The 2013-2016 IAAF Strategic Plan has six Core Values: universality, leadership, unity, excellence, integrity and solidarity, and a Vision Statement: “To lead, govern and develop the sport of athletics in all its forms worldwide, uniting the Athletics Family in a spirit of excellence, integrity and solidarity.”
Can Ivan Ukhov turn a corner? Ever since his breakthrough in 2006, the Russian high jumper has enjoyed considerable success during each indoor season, but has been unable to replicate that form outdoors.
In 2009, for example, he won the European indoor title but finished just 10th at the World Championships that summer. The following year he struck gold at the World Indoors, but had to settle for silver at the European Championships. Then just last year he leapt 2.38m to defend his European indoor title, but could finish no higher than fifth at the World Championships.
This year, however, has been different. Ukhov finished third at the World Indoors and took the national indoor title with 2.34m – his lowest indoor season’s best since his junior years. After a 2.31m outdoor debut for fourth place in Rome, he seems to have timed his peak to perfection, clearing 2.37m in Opole, winning in Turin, and more recently won an extremely high-quality competition at the Russian Championships with an outdoor best of 2.39m – just one centimetre shy of his national indoor record.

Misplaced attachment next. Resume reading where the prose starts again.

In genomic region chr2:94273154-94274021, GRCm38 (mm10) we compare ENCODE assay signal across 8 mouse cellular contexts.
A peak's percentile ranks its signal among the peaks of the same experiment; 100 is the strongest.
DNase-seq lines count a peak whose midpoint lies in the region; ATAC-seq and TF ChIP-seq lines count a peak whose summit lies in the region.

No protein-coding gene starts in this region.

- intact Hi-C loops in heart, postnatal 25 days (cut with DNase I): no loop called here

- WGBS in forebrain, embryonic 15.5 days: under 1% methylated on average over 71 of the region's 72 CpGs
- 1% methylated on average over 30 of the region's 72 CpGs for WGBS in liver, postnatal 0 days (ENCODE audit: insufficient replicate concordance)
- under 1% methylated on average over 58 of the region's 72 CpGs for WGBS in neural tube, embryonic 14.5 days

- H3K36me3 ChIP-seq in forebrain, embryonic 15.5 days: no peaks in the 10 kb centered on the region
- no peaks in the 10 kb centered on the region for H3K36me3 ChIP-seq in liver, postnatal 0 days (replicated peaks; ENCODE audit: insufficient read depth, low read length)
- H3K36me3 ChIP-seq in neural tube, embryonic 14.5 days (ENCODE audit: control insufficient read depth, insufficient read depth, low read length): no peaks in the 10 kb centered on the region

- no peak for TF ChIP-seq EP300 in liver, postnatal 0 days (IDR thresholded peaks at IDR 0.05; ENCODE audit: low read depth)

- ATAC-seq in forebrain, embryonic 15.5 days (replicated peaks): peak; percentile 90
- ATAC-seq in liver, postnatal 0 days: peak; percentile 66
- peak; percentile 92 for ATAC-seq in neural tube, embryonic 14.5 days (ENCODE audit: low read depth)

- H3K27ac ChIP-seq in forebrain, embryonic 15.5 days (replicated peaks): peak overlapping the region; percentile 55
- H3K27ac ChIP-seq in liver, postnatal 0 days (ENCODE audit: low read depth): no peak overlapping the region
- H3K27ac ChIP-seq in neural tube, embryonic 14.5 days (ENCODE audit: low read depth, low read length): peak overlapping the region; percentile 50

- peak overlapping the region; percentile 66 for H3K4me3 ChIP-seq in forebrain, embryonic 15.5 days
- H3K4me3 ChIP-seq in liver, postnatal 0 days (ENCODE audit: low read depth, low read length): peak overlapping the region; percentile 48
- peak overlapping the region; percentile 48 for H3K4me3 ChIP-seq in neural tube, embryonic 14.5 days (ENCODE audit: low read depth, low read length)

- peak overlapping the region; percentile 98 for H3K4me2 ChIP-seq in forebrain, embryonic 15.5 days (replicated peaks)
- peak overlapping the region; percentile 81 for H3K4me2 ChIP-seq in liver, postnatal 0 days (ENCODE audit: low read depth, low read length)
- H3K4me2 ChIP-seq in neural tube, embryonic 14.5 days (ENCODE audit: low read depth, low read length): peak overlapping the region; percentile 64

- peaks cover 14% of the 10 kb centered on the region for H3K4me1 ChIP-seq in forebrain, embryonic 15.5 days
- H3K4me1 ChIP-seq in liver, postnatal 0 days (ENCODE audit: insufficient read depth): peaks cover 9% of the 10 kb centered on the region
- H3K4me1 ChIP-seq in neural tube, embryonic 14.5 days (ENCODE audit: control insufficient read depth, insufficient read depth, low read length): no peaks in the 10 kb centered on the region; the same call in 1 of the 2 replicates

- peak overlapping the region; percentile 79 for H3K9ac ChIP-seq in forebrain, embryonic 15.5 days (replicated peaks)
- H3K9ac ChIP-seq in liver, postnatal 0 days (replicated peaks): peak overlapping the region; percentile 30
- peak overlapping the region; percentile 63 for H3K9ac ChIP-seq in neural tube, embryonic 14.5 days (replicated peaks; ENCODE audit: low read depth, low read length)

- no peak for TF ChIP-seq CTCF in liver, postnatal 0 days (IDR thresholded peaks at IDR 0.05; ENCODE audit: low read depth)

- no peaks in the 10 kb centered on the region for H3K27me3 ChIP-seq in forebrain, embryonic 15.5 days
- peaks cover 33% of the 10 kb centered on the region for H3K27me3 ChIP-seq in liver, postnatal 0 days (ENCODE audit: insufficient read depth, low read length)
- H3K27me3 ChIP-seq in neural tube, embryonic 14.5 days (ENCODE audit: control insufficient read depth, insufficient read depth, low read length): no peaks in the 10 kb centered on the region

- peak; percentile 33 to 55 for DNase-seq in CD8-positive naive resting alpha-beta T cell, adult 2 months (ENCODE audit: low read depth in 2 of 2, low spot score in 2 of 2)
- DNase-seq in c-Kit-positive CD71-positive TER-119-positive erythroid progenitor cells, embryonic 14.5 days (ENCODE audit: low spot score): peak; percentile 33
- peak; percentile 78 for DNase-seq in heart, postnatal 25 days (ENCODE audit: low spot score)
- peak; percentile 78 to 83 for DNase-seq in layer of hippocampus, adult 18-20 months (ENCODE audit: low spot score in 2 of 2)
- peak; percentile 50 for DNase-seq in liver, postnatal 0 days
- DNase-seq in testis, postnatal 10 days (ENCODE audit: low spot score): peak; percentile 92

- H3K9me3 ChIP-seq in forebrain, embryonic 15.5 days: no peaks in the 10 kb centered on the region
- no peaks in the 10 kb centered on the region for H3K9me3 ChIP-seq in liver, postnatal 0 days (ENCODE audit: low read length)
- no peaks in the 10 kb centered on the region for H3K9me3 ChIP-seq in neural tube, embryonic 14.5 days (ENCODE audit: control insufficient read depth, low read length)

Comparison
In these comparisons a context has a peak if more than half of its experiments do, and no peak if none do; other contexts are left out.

Still, his past record at outdoor championships makes Ukhov just a tentative favourite in what is otherwise an open year for the event. His Russian team-mates are just as capable of landing victory in London. Defending Olympic champion Andrey Silnov cleared 2.37m to finish second to Ukhov at the Russian Championships, while 2010 European champion Alexander Shustov was third with 2.35m to book his place on the team.
World champion Jesse Williams almost missed out on making the Olympic team after finishing fourth at the US Trials, but gained selection as one of the athletes who finished ahead of him did not have the 'A’ standard. That blip aside, the 28-year-old has been in good form, leaping a season’s best of 2.36m in New York, finishing second in Doha and Rome, and winning more recently in Monaco.
The host nation will have high hopes for Robbie Grabarz, who recently won the European title in Helsinki. The 24-year-old Briton has enjoyed a huge breakthrough this year and set a lifetime best of 2.36m in New York, having won the Rome Diamond League meeting in May. He also cleared 2.33m, losing only on countback to Williams.
Young Qatari Mutaz Essa Barshim appears to be hitting top form at the right time, going from 2.30m to 2.31m to 2.33m across three competitions in July.
Trevor Barry of the Bahamas took a surprise bronze in Daegu last year, and with his habit of producing his best jumps at championships he will once again he a danger.
Canadian duo Michael Mason and Derek Drouin have also been in top form, while young Italian Gianmarco Tamberi is on the up after setting a big PB of 2.31m to win his national championships.
Also keep an eye out for Dragutin Topic. The Serbian was an outstanding junior and set a world junior record of 2.37m at the World Junior Championships in 1990 – the same year he won the senior European title. Now aged 41, Topic is still breaking records and earlier this year set a world M40 best of 2.28m. London will be his sixth Olympics – a record-equalling appearance for a male track and field athlete.